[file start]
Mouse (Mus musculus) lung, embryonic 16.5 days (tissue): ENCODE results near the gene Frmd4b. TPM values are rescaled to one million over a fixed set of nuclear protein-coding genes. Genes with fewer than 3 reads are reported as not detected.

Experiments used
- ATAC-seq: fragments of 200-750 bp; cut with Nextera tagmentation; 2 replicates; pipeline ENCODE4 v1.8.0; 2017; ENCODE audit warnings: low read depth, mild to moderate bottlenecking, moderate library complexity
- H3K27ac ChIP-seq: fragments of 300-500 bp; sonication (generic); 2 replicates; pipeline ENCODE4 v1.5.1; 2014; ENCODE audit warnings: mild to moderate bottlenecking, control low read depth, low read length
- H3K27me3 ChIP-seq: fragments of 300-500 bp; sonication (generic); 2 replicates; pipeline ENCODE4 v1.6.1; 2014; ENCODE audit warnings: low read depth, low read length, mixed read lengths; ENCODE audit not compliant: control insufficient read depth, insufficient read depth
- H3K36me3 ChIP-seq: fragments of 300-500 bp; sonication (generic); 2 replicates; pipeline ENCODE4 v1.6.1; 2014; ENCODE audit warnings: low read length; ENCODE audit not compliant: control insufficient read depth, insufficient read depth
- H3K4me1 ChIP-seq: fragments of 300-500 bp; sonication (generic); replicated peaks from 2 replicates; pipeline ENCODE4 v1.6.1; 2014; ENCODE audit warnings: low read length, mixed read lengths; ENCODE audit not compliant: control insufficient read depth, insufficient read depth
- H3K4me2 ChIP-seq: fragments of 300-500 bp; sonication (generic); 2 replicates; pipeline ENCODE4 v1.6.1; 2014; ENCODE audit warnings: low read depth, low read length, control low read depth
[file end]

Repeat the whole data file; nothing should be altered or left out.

Mouse (Mus musculus) lung, embryonic 16.5 days (tissue): ENCODE results near the gene Frmd4b. TPM values are rescaled to one million over a fixed set of nuclear protein-coding genes. Genes with fewer than 3 reads are reported as not detected.

Experiments used
- ATAC-seq: fragments of 200-750 bp; cut with Nextera tagmentation; 2 replicates; pipeline ENCODE4 v1.8.0; 2017; ENCODE audit warnings: low read depth, mild to moderate bottlenecking, moderate library complexity
- H3K27ac ChIP-seq: fragments of 300-500 bp; sonication (generic); 2 replicates; pipeline ENCODE4 v1.5.1; 2014; ENCODE audit warnings: mild to moderate bottlenecking, control low read depth, low read length
- H3K27me3 ChIP-seq: fragments of 300-500 bp; sonication (generic); 2 replicates; pipeline ENCODE4 v1.6.1; 2014; ENCODE audit warnings: low read depth, low read length, mixed read lengths; ENCODE audit not compliant: control insufficient read depth, insufficient read depth
- H3K36me3 ChIP-seq: fragments of 300-500 bp; sonication (generic); 2 replicates; pipeline ENCODE4 v1.6.1; 2014; ENCODE audit warnings: low read length; ENCODE audit not compliant: control insufficient read depth, insufficient read depth
- H3K4me1 ChIP-seq: fragments of 300-500 bp; sonication (generic); replicated peaks from 2 replicates; pipeline ENCODE4 v1.6.1; 2014; ENCODE audit warnings: low read length, mixed read lengths; ENCODE audit not compliant: control insufficient read depth, insufficient read depth
- H3K4me2 ChIP-seq: fragments of 300-500 bp; sonication (generic); 2 replicates; pipeline ENCODE4 v1.6.1; 2014; ENCODE audit warnings: low read depth, low read length, control low read depth